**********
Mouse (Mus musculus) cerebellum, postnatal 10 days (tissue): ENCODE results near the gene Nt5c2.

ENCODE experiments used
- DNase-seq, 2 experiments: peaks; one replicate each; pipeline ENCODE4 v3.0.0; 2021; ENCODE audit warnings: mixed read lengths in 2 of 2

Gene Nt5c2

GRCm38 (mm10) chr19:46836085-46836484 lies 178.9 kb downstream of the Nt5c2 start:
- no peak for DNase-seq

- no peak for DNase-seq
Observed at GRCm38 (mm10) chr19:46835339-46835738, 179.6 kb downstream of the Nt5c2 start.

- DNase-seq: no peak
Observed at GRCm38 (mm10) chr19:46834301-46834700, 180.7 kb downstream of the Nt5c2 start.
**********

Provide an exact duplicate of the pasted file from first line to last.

Mouse (Mus musculus) cerebellum, postnatal 10 days (tissue): ENCODE results near the gene Nt5c2.

ENCODE experiments used
- DNase-seq, 2 experiments: peaks; one replicate each; pipeline ENCODE4 v3.0.0; 2021; ENCODE audit warnings: mixed read lengths in 2 of 2

Gene Nt5c2

GRCm38 (mm10) chr19:46836085-46836484 lies 178.9 kb downstream of the Nt5c2 start:
- no peak for DNase-seq

- no peak for DNase-seq
Observed at GRCm38 (mm10) chr19:46835339-46835738, 179.6 kb downstream of the Nt5c2 start.

- DNase-seq: no peak
Observed at GRCm38 (mm10) chr19:46834301-46834700, 180.7 kb downstream of the Nt5c2 start.